The national average monthly rent is $1,927, or 9.11% more than the expected rent.

The report – called the Waller, Weeks and Johnson Rental Index – is co-produced by the FAU Real Estate Initiative, the Lucas Institute for Real Estate Development & Finance at Florida Gulf Coast University and the Alabama Center for Real Estate at the University of Alabama.

“The solution is to add more rental units to the market,” said co-author Bennie Waller of the Alabama Center. “But it’s just not realistic to expect a bunch of new projects in the short term, given the supply chain issues and the often slow pace of government approvals that developers face before they get started. cannot put a shovel in the ground.”

All 107 markets surveyed recorded year-over-year rental price increases. Eleven of 107 markets posted rental price declines in the past month, but none of them were in Florida.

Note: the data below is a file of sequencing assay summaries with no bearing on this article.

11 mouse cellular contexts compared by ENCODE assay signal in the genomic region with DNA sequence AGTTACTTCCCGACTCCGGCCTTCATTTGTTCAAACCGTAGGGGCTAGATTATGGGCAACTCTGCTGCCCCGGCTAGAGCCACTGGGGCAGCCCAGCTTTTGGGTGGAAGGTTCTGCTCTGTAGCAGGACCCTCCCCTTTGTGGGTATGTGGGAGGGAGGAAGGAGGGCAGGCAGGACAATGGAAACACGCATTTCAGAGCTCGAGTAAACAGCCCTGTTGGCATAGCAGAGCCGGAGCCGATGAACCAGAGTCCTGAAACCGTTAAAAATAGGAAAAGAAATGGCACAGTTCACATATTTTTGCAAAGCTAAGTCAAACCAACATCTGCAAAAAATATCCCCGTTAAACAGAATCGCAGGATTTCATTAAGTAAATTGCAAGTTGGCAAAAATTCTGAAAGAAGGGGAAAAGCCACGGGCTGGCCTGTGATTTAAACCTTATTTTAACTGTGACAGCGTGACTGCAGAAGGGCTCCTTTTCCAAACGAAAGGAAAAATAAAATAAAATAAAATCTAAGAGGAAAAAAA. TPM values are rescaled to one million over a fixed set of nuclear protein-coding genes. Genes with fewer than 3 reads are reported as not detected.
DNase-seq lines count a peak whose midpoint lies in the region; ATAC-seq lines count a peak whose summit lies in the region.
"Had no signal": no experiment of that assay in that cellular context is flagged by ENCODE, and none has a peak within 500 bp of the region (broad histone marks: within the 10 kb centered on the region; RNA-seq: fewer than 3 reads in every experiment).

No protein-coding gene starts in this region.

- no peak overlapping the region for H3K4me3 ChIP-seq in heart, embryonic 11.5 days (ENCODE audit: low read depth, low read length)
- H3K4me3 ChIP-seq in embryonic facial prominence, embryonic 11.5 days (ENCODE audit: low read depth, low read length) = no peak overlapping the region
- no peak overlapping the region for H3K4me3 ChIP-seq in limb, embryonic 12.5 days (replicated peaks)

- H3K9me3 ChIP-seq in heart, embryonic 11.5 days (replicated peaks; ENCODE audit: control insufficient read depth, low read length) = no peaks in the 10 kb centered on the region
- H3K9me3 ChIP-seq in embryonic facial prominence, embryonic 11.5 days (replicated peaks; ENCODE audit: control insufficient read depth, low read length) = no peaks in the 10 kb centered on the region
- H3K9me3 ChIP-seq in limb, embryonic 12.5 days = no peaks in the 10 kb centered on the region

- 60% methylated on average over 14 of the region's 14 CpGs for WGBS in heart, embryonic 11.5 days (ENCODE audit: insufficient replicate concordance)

“Depending on the market, some rents may stabilize, but they’re still much higher than they were a year or two ago,” said report co-author Shelton Weeks of Florida Gulf’s Lucas Institute. Coast. “It’s incredibly painful for middle-class budgets.”

Johnson – who is also associate dean of graduate programs at FAU’s College of Business – said that for some people, renting is the only way to afford to live in Florida, but it’s also getting tough.

Johnson said he expects rising rental prices to drive changes in rental housing trends, including:

  • Three generations of families living in the same rental units.
  • Extended families which include aunts, uncles, nieces and nephews moving into a household.
  • College students take additional roommates.
  • “Unusual roommate situations,” such as middle-aged people who are not in a relationship and live together.
  • Increased use of manufactured homes as rentals.

“I think you’ll see more tenants taking on roommates and cutting back on eating out because it’s either that or they won’t be able to pay the rent,” Johnson said.

Dave Berman is economics editor at FLORIDA TODAY. Contact Berman at [email protected]. Twitter: @bydaveberman.